Bank warns of negative interest charges if Base Rate falls
A major high street banking group has warned more than one million of its customers could be charged negative interest rates if market conditions change.
In a letter setting out changes in terms and conditions to 1.3 million customers across NatWest and Royal Bank of Scotland (RBS) business and commercial banking, the banking group warned it might charge customers in the event of negative interest rates.
The letter warned: "Global interest rates remain at very low levels and in some markets are currently negative. Dependent on future market conditions, this could result in us charging interest on credit balances."
A RBS spokeswoman said there was no precedent for charging personal customers negative interest rates and that it had no plans to do so.
She said: "We will consider any necessary action in the event of the Bank of England Base Rate falling below zero, but will do our utmost to protect our customers from any impacts."
In mid-July the Bank of England's Monetary Policy Committee voted to keep the base rate at 0.5%, where it has been since March 2009.
But Bank of England governor Mark Carney has hinted previously that the central bank may slash interest rates over the summer months from this already historic low.
Financial markets reacted sharply to the UK's Brexit vote in June, with the pound plummeting in its immediate aftermath.
Mr Carney said in his personal view ''some monetary policy easing will likely be required over the summer'', signalling a rate cut may be necessary as markets adjust to the reality of Brexit.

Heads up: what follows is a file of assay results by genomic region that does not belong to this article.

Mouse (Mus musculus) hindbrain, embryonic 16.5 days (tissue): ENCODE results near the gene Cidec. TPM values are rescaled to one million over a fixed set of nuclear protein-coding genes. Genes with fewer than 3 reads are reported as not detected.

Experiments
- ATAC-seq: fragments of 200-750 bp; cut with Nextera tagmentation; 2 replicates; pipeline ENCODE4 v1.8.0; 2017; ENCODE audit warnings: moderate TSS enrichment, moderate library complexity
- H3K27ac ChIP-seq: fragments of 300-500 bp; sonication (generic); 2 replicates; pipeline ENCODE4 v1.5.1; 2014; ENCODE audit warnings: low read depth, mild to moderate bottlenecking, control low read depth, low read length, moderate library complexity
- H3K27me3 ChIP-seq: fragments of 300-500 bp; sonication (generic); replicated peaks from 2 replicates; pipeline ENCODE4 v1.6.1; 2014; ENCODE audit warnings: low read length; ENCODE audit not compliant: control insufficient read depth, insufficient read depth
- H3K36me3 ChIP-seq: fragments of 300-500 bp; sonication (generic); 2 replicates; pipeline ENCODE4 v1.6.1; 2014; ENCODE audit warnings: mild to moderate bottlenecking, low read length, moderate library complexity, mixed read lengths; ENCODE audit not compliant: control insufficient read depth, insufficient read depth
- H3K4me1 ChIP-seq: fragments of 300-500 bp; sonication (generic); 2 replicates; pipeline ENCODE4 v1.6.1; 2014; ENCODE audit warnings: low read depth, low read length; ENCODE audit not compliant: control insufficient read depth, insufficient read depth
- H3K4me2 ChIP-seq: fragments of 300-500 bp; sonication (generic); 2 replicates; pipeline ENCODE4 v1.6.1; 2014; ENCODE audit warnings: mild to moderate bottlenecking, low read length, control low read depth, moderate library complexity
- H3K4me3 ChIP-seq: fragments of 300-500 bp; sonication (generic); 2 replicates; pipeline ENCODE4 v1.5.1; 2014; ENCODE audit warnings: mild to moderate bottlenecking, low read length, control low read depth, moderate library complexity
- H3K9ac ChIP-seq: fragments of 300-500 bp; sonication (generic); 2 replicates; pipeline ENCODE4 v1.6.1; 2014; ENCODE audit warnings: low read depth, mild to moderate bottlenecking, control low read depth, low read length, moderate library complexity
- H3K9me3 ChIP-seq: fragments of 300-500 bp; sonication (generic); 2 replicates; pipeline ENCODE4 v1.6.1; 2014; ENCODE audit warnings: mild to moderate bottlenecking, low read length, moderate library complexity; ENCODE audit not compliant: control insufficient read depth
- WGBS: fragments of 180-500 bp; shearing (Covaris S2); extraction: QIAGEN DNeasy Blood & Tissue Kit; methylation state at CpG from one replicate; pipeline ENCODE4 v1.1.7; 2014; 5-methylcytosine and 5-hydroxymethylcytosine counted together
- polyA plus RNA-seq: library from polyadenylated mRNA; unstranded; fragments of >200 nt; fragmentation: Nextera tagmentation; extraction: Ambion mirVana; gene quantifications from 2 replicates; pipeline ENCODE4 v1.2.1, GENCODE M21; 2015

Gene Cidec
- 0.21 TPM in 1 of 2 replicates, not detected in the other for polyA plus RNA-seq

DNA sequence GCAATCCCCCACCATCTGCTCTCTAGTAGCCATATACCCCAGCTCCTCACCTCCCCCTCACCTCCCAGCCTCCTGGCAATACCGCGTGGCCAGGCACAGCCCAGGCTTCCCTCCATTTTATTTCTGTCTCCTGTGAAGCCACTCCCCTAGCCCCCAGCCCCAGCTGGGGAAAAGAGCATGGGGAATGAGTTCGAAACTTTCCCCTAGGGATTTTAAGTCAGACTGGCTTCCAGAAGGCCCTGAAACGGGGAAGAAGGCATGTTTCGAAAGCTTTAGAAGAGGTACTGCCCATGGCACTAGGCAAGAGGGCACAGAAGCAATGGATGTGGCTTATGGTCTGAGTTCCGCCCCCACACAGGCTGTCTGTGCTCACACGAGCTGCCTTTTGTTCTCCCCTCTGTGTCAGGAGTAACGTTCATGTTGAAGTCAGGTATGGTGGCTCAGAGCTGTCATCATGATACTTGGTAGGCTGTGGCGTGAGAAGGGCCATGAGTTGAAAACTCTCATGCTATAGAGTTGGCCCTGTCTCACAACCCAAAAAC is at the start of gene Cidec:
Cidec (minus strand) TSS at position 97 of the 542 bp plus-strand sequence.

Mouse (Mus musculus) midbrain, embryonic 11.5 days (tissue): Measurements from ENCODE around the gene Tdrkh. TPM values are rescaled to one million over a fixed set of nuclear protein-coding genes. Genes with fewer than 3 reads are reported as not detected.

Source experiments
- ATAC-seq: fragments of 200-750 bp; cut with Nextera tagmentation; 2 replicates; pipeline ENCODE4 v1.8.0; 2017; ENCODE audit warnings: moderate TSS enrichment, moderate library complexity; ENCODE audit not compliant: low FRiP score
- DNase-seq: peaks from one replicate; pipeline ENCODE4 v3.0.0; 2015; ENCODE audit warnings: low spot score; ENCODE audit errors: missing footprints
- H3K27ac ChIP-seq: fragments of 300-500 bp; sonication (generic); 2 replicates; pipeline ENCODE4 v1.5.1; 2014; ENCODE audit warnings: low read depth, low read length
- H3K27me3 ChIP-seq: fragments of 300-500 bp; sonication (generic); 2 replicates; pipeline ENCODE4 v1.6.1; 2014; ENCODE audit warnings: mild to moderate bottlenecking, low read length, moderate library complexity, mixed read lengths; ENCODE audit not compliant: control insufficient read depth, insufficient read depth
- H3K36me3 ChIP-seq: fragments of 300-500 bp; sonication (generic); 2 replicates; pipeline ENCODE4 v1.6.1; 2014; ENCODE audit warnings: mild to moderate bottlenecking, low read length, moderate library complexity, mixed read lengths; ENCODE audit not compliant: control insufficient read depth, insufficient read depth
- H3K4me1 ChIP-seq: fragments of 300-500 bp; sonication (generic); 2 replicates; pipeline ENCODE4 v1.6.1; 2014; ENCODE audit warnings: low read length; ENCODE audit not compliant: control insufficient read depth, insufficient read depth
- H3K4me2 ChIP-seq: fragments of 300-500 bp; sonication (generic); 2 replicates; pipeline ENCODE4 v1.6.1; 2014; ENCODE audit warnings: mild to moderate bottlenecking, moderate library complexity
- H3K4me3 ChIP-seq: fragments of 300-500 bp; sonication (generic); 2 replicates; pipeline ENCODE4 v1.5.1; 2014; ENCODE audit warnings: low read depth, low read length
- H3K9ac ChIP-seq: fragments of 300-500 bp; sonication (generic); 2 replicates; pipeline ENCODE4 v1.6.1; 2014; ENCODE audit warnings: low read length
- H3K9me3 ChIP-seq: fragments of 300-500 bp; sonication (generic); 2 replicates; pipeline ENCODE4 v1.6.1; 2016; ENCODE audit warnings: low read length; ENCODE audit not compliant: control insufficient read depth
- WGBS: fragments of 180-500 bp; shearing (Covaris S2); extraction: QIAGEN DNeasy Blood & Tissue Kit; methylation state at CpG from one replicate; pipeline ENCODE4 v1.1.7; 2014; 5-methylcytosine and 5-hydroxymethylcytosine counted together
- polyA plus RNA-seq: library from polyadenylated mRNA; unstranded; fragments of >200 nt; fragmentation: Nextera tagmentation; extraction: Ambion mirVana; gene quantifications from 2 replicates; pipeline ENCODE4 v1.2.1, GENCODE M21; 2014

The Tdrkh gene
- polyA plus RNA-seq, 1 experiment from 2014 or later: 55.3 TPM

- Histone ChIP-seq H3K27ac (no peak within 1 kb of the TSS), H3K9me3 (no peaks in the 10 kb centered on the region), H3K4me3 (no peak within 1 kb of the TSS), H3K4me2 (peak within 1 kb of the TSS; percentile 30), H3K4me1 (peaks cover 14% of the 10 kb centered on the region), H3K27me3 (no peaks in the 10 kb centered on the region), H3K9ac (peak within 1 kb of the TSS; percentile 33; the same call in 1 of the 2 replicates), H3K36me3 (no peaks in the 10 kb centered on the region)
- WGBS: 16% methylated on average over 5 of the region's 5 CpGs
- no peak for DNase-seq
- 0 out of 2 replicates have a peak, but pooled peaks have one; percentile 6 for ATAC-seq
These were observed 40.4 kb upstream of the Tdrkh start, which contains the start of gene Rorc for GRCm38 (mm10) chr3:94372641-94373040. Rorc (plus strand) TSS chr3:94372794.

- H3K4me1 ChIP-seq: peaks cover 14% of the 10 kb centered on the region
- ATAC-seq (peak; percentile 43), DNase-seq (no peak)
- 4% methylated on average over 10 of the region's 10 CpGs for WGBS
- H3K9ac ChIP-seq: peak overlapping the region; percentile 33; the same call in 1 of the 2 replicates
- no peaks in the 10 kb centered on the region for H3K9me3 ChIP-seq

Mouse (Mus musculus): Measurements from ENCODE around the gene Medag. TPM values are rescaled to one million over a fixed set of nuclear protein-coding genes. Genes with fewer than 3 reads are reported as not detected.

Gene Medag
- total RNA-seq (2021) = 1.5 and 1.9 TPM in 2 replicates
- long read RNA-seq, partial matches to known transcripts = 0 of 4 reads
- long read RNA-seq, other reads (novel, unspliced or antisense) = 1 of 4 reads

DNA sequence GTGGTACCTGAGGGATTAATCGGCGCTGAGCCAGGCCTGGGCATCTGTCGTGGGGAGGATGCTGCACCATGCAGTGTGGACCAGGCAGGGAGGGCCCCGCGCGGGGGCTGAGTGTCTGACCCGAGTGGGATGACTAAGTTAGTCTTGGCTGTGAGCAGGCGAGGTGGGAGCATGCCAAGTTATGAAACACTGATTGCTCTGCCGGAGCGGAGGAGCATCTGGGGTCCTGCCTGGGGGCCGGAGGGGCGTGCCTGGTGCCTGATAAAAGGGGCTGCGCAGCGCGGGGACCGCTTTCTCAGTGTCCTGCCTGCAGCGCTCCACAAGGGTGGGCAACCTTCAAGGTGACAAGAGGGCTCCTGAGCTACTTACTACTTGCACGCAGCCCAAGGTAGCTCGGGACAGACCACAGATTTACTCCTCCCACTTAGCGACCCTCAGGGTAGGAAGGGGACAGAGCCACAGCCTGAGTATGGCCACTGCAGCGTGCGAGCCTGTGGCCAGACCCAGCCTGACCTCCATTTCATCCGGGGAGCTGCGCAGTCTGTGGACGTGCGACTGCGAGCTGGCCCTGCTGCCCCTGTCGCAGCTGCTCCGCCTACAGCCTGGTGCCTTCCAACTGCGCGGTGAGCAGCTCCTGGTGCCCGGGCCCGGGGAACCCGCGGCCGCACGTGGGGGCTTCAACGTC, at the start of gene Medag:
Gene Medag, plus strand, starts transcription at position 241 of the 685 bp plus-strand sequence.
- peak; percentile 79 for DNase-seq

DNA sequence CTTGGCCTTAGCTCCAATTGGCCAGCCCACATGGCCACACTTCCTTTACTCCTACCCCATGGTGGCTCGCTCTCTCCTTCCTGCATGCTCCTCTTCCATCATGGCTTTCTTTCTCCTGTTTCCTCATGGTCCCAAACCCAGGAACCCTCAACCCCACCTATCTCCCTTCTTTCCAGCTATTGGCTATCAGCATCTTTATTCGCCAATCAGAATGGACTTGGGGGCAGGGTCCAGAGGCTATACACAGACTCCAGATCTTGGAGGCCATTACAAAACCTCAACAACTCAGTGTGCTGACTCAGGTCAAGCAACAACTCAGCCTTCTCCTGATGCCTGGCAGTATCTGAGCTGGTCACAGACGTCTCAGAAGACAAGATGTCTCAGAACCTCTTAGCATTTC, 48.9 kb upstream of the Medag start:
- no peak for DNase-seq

Prominent commentators on personal finance have said the move could see savers remove their money from banks.
Pensions expert and outgoing pensions minister Baroness Altmann told the Daily Telegraph: "Negative rates would be very dangerous,especially for ordinary savers - the danger is many people will just think, I'm going to put the money under the mattress. That could have security risks, especially for older people.
"You don't want your life savings out of the bank, you want them somewhere safe - but if the bank is going to charge you for keeping your money and every day you have it there it is worth less and less, you can see why people would say, I'm not going to do that."
Moneysavingexpert founder Martin Lewis, also speaking to the Daily Telegraph, said he expected the first bank to break the taboo of introducing negative rates to face uproar.
"The psychological impact of the actual money shrinking the cash terms would be huge and you would see a swathe of customers, at a level we've never seen before, ditching any bank that imposed negative rates," he said.